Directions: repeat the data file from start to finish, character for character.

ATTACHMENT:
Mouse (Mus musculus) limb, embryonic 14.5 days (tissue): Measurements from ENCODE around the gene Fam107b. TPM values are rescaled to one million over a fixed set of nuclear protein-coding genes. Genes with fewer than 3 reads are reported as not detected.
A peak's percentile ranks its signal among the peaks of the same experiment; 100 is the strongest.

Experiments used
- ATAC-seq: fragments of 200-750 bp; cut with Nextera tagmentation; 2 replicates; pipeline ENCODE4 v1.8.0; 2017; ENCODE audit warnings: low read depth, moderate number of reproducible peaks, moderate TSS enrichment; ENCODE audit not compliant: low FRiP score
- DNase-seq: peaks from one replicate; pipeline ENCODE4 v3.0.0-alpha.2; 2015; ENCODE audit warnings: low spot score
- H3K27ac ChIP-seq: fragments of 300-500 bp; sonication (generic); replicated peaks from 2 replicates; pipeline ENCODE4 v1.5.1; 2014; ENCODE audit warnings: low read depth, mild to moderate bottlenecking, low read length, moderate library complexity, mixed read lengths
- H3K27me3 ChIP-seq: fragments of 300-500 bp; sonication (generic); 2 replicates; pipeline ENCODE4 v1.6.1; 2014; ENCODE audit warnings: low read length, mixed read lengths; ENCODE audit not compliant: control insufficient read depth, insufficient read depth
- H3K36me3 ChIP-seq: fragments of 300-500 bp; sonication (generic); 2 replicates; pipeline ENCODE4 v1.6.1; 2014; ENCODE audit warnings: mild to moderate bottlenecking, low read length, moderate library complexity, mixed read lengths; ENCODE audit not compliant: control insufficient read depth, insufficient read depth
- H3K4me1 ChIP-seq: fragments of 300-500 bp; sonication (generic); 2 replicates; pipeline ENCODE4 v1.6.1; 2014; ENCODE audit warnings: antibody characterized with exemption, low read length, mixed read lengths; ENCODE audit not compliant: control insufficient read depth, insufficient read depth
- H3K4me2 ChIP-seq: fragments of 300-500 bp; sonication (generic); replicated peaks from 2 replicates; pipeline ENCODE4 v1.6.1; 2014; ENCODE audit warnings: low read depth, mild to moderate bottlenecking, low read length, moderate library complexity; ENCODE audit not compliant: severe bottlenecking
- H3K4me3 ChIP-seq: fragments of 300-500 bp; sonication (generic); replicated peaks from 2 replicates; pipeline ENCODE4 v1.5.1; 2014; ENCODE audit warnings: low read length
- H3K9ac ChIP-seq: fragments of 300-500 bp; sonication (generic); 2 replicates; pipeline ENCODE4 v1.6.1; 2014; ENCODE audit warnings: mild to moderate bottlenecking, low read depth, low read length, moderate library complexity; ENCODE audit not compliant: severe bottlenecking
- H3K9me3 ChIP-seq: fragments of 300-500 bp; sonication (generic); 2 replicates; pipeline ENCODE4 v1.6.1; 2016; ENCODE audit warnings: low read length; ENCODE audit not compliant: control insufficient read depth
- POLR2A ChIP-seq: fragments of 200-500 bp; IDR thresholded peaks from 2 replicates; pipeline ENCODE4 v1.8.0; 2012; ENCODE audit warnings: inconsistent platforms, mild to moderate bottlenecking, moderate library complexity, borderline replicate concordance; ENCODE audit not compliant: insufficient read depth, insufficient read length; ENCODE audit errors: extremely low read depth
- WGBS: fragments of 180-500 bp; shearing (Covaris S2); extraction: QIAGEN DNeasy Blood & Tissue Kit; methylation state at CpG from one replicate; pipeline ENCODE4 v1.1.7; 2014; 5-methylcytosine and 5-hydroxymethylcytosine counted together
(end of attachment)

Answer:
Mouse (Mus musculus) limb, embryonic 14.5 days (tissue): Measurements from ENCODE around the gene Fam107b. TPM values are rescaled to one million over a fixed set of nuclear protein-coding genes. Genes with fewer than 3 reads are reported as not detected.
A peak's percentile ranks its signal among the peaks of the same experiment; 100 is the strongest.

Experiments used
- ATAC-seq: fragments of 200-750 bp; cut with Nextera tagmentation; 2 replicates; pipeline ENCODE4 v1.8.0; 2017; ENCODE audit warnings: low read depth, moderate number of reproducible peaks, moderate TSS enrichment; ENCODE audit not compliant: low FRiP score
- DNase-seq: peaks from one replicate; pipeline ENCODE4 v3.0.0-alpha.2; 2015; ENCODE audit warnings: low spot score
- H3K27ac ChIP-seq: fragments of 300-500 bp; sonication (generic); replicated peaks from 2 replicates; pipeline ENCODE4 v1.5.1; 2014; ENCODE audit warnings: low read depth, mild to moderate bottlenecking, low read length, moderate library complexity, mixed read lengths
- H3K27me3 ChIP-seq: fragments of 300-500 bp; sonication (generic); 2 replicates; pipeline ENCODE4 v1.6.1; 2014; ENCODE audit warnings: low read length, mixed read lengths; ENCODE audit not compliant: control insufficient read depth, insufficient read depth
- H3K36me3 ChIP-seq: fragments of 300-500 bp; sonication (generic); 2 replicates; pipeline ENCODE4 v1.6.1; 2014; ENCODE audit warnings: mild to moderate bottlenecking, low read length, moderate library complexity, mixed read lengths; ENCODE audit not compliant: control insufficient read depth, insufficient read depth
- H3K4me1 ChIP-seq: fragments of 300-500 bp; sonication (generic); 2 replicates; pipeline ENCODE4 v1.6.1; 2014; ENCODE audit warnings: antibody characterized with exemption, low read length, mixed read lengths; ENCODE audit not compliant: control insufficient read depth, insufficient read depth
- H3K4me2 ChIP-seq: fragments of 300-500 bp; sonication (generic); replicated peaks from 2 replicates; pipeline ENCODE4 v1.6.1; 2014; ENCODE audit warnings: low read depth, mild to moderate bottlenecking, low read length, moderate library complexity; ENCODE audit not compliant: severe bottlenecking
- H3K4me3 ChIP-seq: fragments of 300-500 bp; sonication (generic); replicated peaks from 2 replicates; pipeline ENCODE4 v1.5.1; 2014; ENCODE audit warnings: low read length
- H3K9ac ChIP-seq: fragments of 300-500 bp; sonication (generic); 2 replicates; pipeline ENCODE4 v1.6.1; 2014; ENCODE audit warnings: mild to moderate bottlenecking, low read depth, low read length, moderate library complexity; ENCODE audit not compliant: severe bottlenecking
- H3K9me3 ChIP-seq: fragments of 300-500 bp; sonication (generic); 2 replicates; pipeline ENCODE4 v1.6.1; 2016; ENCODE audit warnings: low read length; ENCODE audit not compliant: control insufficient read depth
- POLR2A ChIP-seq: fragments of 200-500 bp; IDR thresholded peaks from 2 replicates; pipeline ENCODE4 v1.8.0; 2012; ENCODE audit warnings: inconsistent platforms, mild to moderate bottlenecking, moderate library complexity, borderline replicate concordance; ENCODE audit not compliant: insufficient read depth, insufficient read length; ENCODE audit errors: extremely low read depth
- WGBS: fragments of 180-500 bp; shearing (Covaris S2); extraction: QIAGEN DNeasy Blood & Tissue Kit; methylation state at CpG from one replicate; pipeline ENCODE4 v1.1.7; 2014; 5-methylcytosine and 5-hydroxymethylcytosine counted together